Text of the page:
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Found 1,274 Collections

 

Beauty and Truth

The collection is an activity for students in which they interpret and assess a quote ( "Beauty is truth, truth beauty, that is all/ Ye know on earth, and all ye need to know."-John Keats, Ode on a Grecian Urn) based on evidence from the pictures (and sometimes relevant information in the text with the resource) in the collection. There is no right answer and it is very much up to interpretation.
Goal: Students will be able to assess a claim and present their argument using evidence from visual media.

Note: Collection contains artistic nudity that may not be appropriate for all students. Teachers may wish to edit or remove certain resources.

Tags: beauty, truth, beautiful, art, culture, lie, elegant, elegance, deception, honesty
Jade Lintott
56
 

Lincoln Funeral Train

Created with objects from Ford's Theatre Remembering Lincoln site as well as objects in Learning Lab. For teachers to use as teaching tool to help students map the funeral train.
Allison Van Gilst
15
 

Martin Luther King

This Collection of resources highlights key events in the life and work of the Reverend Dr. Martin Luther King, Jr. It includes resources that illustrate the Montgomery bus boycott, his Letter from a Birmingham Jail, the March on Washington and his I Have A Dream speech and finally, images and a video from his assassination and funeral.

Key Terms:
Civil Rights Movement
Civil Rights leader
Activist
Black rights
African American rights
Equality
Linda Muller
22
 

Bloody Sunday: A March for Freedom

Sunday morning, March 7, 1965, several hundred protesters gathered in Selma Alabama planning to march to Montgomery in the hopes of obtaining federal protection for a voting rights statute. As the group, led by John Lewis and members of the Student Nonviolent Coordinating Committee and the Southern Christian Leadership Conference, approached the Edmund Pettus Bridge they were blocked by Alabama State Troopers and local police. The confrontation turned violent after law enforcement ordered the protesters to turn around and when they didn't comply they were assaulted with tear gas and beaten with billy clubs resulting in more than 50 people being hospitalized.

Key terms:
Civil Rights
Civil Rights Movement

Linda Muller
20
 

Symbolism, Story, and Art: Achelous & Hercules

A teacher's guide to the painting Achelous and Hercules, by Thomas Hart Benton. This 1947 mural retells an Ancient Greek myth in the context of the American Midwest. Includes the painting, a pdf of the myth "Achelous and Hercules," a website, and video discussions by curators and educators. The website includes an interactive exploring areas of interest on the piece, as well as lesson and activity ideas for the classroom.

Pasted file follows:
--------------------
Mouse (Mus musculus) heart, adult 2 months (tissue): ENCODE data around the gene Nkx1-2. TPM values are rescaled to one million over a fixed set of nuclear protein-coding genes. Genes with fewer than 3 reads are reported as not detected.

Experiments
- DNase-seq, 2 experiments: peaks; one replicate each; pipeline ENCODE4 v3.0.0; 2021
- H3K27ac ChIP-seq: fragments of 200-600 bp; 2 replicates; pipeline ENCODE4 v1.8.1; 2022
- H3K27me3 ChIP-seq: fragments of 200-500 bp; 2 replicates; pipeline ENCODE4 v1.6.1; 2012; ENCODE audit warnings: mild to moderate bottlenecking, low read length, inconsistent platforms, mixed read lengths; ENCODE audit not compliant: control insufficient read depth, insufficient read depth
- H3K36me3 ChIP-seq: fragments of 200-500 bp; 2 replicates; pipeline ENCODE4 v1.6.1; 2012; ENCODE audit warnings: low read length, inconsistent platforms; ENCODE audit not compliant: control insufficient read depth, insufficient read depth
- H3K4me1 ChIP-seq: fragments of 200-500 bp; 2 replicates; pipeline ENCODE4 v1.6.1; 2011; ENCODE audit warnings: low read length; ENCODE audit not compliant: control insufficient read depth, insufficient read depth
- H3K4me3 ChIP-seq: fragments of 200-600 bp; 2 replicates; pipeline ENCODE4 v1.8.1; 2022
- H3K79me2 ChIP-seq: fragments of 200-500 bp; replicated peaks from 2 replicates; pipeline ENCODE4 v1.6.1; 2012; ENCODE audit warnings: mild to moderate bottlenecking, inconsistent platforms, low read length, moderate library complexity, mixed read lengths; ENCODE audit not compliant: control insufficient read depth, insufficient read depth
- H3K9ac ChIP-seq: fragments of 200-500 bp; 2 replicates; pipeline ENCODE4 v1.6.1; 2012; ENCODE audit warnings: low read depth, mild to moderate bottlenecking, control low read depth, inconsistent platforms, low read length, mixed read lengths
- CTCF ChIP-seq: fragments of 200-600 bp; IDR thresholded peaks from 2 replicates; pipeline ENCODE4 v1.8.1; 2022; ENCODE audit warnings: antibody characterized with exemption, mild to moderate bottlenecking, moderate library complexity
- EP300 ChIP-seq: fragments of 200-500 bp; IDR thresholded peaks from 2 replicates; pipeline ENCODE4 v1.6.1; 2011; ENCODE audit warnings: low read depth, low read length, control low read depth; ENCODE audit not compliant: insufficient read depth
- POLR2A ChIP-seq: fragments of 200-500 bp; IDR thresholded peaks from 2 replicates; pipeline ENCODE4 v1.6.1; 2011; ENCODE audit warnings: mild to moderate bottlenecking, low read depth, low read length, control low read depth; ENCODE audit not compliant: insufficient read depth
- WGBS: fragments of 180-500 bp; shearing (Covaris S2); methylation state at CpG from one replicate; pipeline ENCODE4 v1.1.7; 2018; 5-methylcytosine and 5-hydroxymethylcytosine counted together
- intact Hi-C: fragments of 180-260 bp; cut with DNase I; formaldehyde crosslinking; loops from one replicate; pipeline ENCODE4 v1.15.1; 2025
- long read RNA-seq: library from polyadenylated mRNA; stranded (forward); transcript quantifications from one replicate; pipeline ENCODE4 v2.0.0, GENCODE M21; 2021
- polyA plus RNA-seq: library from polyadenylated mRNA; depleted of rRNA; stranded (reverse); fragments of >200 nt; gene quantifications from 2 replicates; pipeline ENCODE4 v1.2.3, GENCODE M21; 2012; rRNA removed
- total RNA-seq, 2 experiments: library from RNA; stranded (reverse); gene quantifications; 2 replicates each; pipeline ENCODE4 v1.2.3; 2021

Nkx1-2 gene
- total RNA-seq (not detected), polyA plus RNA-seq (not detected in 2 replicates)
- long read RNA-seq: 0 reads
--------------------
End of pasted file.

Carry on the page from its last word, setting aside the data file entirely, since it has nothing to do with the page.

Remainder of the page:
Tags: greece
Tess Porter
6
 

Hamilton!

Have your students (or you) caught the Hamilton bug inspired by Lin-Manuel Miranda's musical? This collection is filled with resources and teaching ideas about the founding father. With his musical, Miranda has transformed teaching the Founding Fathers from distant and un-relatable to a relevant story of a hustling immigrant whose rise helps progress the American Revolution and set the new nation on track to become the economic powerhouse that it remains today.
Tammi Light
14
 

Surrender at Appomattox

This is a lesson designed around the portrait "The Room in the McLean House, at Appomattox Court House, in which General Lee Surrendered to General Grant," and is intended to be used when teaching about General Lee's surrender. #npgteach
Jamie Grace
7
 

What Makes You Say That? Interpretation with Justification with an Artwork and a Poem

This collection uses the Harvard Project Zero Visible Thinking routine, highlighting interpretation with justification. The strategy is paired with an artwork from the National Museum of American History archives center. Once you have examined the artwork and answered the questions, view the original resource and the subsequent poem to check and see how your interpretation compares. How does the poem's narrative match the artwork? How does it differ?

Suggestions for teachers regarding visual clues for this image are in the "Notes to Other Users" section.

Tags: Civil War, Women's Roles in Civil War, Barbara Frietchie (Fritchie), John Greenleaf Whittier
Ashley Naranjo
7
 

Ancient Rome: Discover the Story

This collection includes objects and artifacts representing life in ancient Rome. Students are challenged to write a creative story or narrative based on the objects in the collection, illustrating Roman life. The last two resources in the collection are a worksheet that teachers may use to frame the assignment and a grading rubric for the assignment.
Kate Harris
12
 

General Robert E. Lee's Surrender at Appomattox Courthouse

Students will observe and analyze the portrait "The Room in the McLean House, at Appomattox C.H., in which Gen. Lee surrendered to Gen. Grant" by Major & Knapp Lithography Co.
#npgteach
Jennifer McGough
6
 

Αλφαβητάρια

A collection of alphabet books to inspire students to create their own. Alphabet books can be created using any subject and completed with any grade. They can be completed individually (one student makes a page for each letter of the alphabet) or as a group or class (each student takes one letter). Here are some ideas for topics or use with your students:
Kindergarden-1st--Pick a letter, write a sentence using that letter and illustrate.
2nd-4th--The class takes a topic such as insects and each student takes a page, researches and illustrates it.
5th-12th--Students take a topic (biography, historical topic, memoir about themselves, book that they've read) and creates an alphabet book with each page telling the story or giving information about the subject.
Met Kous
13
 

Civil Rights (8th Grade)

#ISTE2016
Jaclyn Maldonado
6
 

Historical Hawaii

#iste2016
Laurel Michelle Galway
5
 

TMS Mount Rushmore